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Am Fam Physician. 2022;106(6):624-625

This clinical content conforms to AAFP criteria for CME.

Author disclosure: No relevant financial relationships.

Clinical Question

Does antiplatelet therapy prevent myocardial infarction in patients with chronic kidney disease (CKD)?

Evidence-Based Answer

Antiplatelet therapy reduces the risk of myocardial infarction by 0.8% compared with placebo (95% CI, 0.1% to 1.5%; number needed to treat [NNT] = 125) in patients with CKD but is associated with an increased risk of major bleeding (number needed to harm [NNH] = 100).1 (Strength of Recommendation: C, disease-oriented evidence.)

Practice Pointers

Conditions that increase the risk of CKD, including hypertension, obesity, and diabetes mellitus, are increasing worldwide with a commensurate increase in the global health care expense related to these conditions. Myocardial infarction is three times more likely in patients with CKD compared with those who have normal kidney function. In general, cardiovascular disease is the leading cause of morbidity and mortality in patients with CKD.2,3 Excessive platelet activation in CKD is postulated to create a prothrombotic state and antiplatelet agents have been extensively used in these patients.4 The authors of this analysis sought to discern the effectiveness of antiplatelet agents in preventing myocardial infarction.

The 2021 Cochrane review is an update of the 2013 review and included 118 studies (randomized and quasi-randomized), enrolling 51,959 participants. The population included patients 18 years and older with CKD, defined as a glomerular filtration rate of less than 60 mL per minute per 1.73 m2; those receiving kidney replacement therapy; those with a functioning kidney transplant; or patients with proteinuria (Kidney Disease Outcomes Quality Initiative stages 1 to 5) or elevated creatinine levels (i.e., serum creatinine level higher than 120 μmol per L [1.36 mg per dL]). There were 90 studies (40,597 participants) that compared an antiplatelet agent with placebo or no treatment, and 29 studies (11,805 CKD participants) that compared one antiplatelet agent with another. The studies were conducted across North and South America, Europe, Asia, Australia, and New Zealand; they were single or multicentric trials and were performed in one or multiple countries.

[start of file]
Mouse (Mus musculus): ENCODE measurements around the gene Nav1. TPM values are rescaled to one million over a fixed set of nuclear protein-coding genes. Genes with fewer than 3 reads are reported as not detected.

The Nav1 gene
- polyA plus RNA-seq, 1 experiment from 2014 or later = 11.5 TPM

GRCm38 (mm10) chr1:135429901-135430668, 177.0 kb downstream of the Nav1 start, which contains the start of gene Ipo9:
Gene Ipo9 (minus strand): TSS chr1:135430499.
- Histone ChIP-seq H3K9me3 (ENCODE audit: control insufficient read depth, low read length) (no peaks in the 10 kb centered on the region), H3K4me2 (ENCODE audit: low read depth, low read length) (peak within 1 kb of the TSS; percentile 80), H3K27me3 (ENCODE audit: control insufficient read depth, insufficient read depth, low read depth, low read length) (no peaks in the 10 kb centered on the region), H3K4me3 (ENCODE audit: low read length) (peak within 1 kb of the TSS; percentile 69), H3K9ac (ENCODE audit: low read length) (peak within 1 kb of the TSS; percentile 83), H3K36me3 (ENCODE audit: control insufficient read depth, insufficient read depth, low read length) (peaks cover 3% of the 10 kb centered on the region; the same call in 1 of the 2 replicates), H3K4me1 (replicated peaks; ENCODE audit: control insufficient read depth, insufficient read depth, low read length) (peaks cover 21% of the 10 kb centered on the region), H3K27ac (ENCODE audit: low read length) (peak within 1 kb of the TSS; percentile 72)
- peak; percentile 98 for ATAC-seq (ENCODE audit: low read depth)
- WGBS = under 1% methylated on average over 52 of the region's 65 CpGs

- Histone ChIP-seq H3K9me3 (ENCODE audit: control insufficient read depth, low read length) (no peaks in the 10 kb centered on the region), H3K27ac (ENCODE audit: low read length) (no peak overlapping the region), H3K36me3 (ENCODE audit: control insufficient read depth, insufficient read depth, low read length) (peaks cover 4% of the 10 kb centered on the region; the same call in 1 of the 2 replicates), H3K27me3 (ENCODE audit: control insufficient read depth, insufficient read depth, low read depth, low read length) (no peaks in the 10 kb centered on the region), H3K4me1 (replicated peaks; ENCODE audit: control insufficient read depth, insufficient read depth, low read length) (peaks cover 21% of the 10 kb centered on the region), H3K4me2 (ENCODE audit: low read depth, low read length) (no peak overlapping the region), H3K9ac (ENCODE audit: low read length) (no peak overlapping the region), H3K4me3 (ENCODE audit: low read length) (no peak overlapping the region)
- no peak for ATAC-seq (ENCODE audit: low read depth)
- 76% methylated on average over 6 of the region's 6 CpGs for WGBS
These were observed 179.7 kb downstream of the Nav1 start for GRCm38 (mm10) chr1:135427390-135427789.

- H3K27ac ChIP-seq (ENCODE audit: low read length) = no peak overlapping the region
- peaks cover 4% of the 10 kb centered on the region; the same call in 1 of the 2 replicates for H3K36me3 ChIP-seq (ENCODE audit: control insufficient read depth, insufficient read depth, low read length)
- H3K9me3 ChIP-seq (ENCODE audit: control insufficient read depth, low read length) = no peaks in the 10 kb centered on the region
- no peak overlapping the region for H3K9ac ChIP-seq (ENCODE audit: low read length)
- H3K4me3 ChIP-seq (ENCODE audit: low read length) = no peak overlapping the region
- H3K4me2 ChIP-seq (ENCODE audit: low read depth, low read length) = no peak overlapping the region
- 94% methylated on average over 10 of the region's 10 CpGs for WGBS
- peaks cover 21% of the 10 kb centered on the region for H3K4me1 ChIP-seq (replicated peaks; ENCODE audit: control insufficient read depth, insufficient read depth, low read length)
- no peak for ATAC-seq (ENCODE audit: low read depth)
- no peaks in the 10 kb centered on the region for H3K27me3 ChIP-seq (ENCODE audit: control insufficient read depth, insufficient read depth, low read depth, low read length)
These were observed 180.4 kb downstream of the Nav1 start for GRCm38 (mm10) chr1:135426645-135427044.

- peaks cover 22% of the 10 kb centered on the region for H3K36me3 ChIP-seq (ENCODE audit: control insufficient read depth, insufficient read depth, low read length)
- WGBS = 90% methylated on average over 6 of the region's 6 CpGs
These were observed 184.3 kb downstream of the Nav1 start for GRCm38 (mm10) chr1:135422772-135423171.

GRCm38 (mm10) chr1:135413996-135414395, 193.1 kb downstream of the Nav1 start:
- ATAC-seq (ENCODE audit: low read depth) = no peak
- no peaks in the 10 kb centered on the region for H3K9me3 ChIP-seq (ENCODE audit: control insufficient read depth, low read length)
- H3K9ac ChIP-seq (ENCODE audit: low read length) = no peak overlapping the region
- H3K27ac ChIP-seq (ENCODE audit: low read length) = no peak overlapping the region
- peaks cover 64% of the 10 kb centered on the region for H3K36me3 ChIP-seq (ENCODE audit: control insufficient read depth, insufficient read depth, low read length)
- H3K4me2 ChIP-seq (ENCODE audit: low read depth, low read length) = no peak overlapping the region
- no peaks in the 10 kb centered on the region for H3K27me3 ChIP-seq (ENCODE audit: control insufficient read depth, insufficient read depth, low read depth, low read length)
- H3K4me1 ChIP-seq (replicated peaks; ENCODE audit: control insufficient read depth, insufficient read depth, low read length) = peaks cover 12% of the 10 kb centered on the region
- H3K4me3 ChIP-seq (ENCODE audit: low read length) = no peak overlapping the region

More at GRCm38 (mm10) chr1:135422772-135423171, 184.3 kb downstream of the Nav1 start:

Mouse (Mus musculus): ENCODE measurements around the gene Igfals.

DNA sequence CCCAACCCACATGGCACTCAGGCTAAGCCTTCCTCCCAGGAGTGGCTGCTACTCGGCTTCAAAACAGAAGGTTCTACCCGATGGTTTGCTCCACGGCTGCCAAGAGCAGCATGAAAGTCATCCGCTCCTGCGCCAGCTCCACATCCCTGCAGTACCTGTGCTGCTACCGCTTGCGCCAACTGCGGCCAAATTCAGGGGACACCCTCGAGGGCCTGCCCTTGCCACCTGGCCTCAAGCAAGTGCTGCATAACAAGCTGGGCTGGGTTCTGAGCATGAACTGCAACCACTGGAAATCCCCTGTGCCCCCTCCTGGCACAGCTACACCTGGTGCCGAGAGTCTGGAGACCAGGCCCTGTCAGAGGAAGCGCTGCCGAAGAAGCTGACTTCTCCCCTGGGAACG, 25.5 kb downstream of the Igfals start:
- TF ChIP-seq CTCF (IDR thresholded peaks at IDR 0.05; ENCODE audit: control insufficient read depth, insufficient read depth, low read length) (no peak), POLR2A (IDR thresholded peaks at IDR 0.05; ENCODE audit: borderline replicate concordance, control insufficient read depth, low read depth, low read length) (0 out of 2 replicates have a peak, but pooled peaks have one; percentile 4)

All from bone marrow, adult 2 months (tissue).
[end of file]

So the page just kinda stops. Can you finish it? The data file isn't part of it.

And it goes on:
The antiplatelet agents that were studied included, but were not limited to, acetylsalicylic acid (i.e., aspirin); adenosine diphosphate receptor inhibitors (e.g., ticlopidine, clopidogrel); adenosine reuptake inhibitors (e.g., dipyridamole); glycoprotein IIb/IIIa inhibitors (e.g., abciximab, eptifibatide, tirofiban [Aggrastat], defibrotide [Defitelio]); phosphodiesterase 3 inhibitors (e.g., cilostazol); P2Y12 antagonists (e.g., prasugrel [Effient], ticagrelor [Brilinta], cangrelor [Kengreal]); and sulfinpyrazone (Anturane). Agents were administered at different doses and via different routes.

Use of an antiplatelet agent compared with placebo probably reduced the risk of fatal or nonfatal myocardial infarction in people with CKD during a median follow-up of 12 months (moderate-certainty evidence; absolute risk reduction = 0.8% [95% CI, 0.1% to 1.5%]; NNT = 125 [95% CI, 66 to 1,000]; n = 15,289). There was no statistically significant effect on all-cause mortality.

Major bleeding as a risk of antiplatelet therapy was defined as retroperitoneal; intra-articular; intraocular, intracranial, or intracerebral hemorrhage; or gastrointestinal bleeding. It also included bleeding that was fatal, life-threatening, disabling, required transfusion, or needed corrective surgery or hospitalization, with or without a fall in hemoglobin or melena. Antiplatelet use compared with placebo probably increased major bleeding in people with CKD over a median follow-up of six months (moderate certainty of evidence; NNH = 100; 95% CI, 53 to 333; n = 16,194).

A meta-analysis of 50 studies of patients with CKD (27,773 participants) showed a reduction in the risk of myocardial infarction (NNT = 62; 95% CI, 25 to 166; n = 18,382) and an increased risk of major bleeding (NNH = 111; 95% CI, 62 to 333).5 The Kidney Disease Improving Global Outcomes guideline supports aspirin use for adults with CKD and balancing the increased bleeding risk.6 The decision to use antiplatelet therapy should be individualized according to the treatment goals of each patient.

The practice recommendations in this activity are available at

Editor's Note: The absolute risk reduction, CIs, NNHs, and NNTs reported in this Cochrane for Clinicians were calculated by the authors based on raw data provided in the original Cochrane review.

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These are summaries of reviews from the Cochrane Library.

This series is coordinated by Corey D. Fogleman, MD, assistant medical editor.

A collection of Cochrane for Clinicians published in AFP is available at

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